It’s a rough time for The Kraft Heinz Company and its investors. Just two weeks ago on February 21st, Kraft Heinz announced a triple-whammy of bad news that sent the stock tumbling.
First, the KD maker disclosed it was being subpoenaed by the Securities and Exchange Commission (SEC) for an investigation into Kraft Heinz’s accounting practices. Second, the company announced a $15 billion write-down of the goodwill value of its Kraft and Oscar Mayer brands. When a smaller company is bought up by a larger company, the larger company often overpays thanks to the brand strength or ‘goodwill’ of the smaller company. Well, it turns out that the Kraft and Oscar Mayer brands are too bland for today’s health-conscious consumers who are moving away from processed foods like Jell-O, Velveeta, and Oscar Mayer wieners. (No wonder Kraft sits at the very bottom of the global Access to Nutrition Index).
The pileup of financial woes combined with a dismal sustainability score and a red flag for failing to disclose where its palm oil (often linked to deforestation) comes from (standard practice now for big competitors like Nestle and Unilever) provide plenty of good reasons to kick Kraft Heinz out of your portfolio pantry. What could you replace it with to keep your portfolio spicy? Introducing Maryland-based McCormick & Company, a spice and flavour manufacturer that ranked 13th on the 2019 Corporate Knights Global 100 Most Sustainable Companies in the World.
McCormick creams Kraft Heinz on nearly every sustainability metric in our scorecard except its median CEO-to-worker pay ratio. The company is growing by acquiring fiery brands like Franks RedHot and French’s, the condiment company that’s been stealing Heinz 54’s market share in the great Canadian Ketchup Wars by supporting Canadian tomato farmers. It’s also setting aggressive 2025 sustainability goals like a 20% reduction of CO2 emissions and using 100% reused, recycled, or repurposed plastic packaging.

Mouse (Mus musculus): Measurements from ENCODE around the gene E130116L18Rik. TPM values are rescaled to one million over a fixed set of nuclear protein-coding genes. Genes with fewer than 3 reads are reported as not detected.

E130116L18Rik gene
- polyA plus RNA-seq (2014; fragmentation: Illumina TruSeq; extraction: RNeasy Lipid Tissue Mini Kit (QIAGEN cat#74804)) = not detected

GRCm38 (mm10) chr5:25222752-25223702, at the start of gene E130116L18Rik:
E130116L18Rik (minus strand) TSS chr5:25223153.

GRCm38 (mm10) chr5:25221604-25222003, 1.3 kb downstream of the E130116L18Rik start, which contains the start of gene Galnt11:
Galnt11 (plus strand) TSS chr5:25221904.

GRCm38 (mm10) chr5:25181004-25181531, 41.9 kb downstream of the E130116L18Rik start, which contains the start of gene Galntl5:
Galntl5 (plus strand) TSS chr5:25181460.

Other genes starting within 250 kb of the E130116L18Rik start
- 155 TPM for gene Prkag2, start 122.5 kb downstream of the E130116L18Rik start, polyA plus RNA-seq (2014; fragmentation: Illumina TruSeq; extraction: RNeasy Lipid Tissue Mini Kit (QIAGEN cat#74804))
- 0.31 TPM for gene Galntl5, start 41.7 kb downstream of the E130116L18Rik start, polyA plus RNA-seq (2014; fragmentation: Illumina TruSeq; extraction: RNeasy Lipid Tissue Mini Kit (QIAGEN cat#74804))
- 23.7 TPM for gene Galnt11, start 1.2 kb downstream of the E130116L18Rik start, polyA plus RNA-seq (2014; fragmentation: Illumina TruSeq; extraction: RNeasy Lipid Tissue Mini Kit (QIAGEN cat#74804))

Both Kraft Heinz and McCormick own iconic food brands, which means they should be more stable during a recession when people are more likely to cook at home. That said, there is no doubt that McCormick is the big winner in this week’s Sustainability Showdown.
Note: Kraft Heinz cut its dividend by 36%. Just beware that the dividend metric we use above – the 12-month Trailing Yield – will come down considerably. The 12-month Trailing Yield adds up all the dividends over the last year and divides it by today’s share price. It’ll take a full year before that metric comes down to reflect the recent news, so you’ll want to mentally lower it to reflect the 36% cut.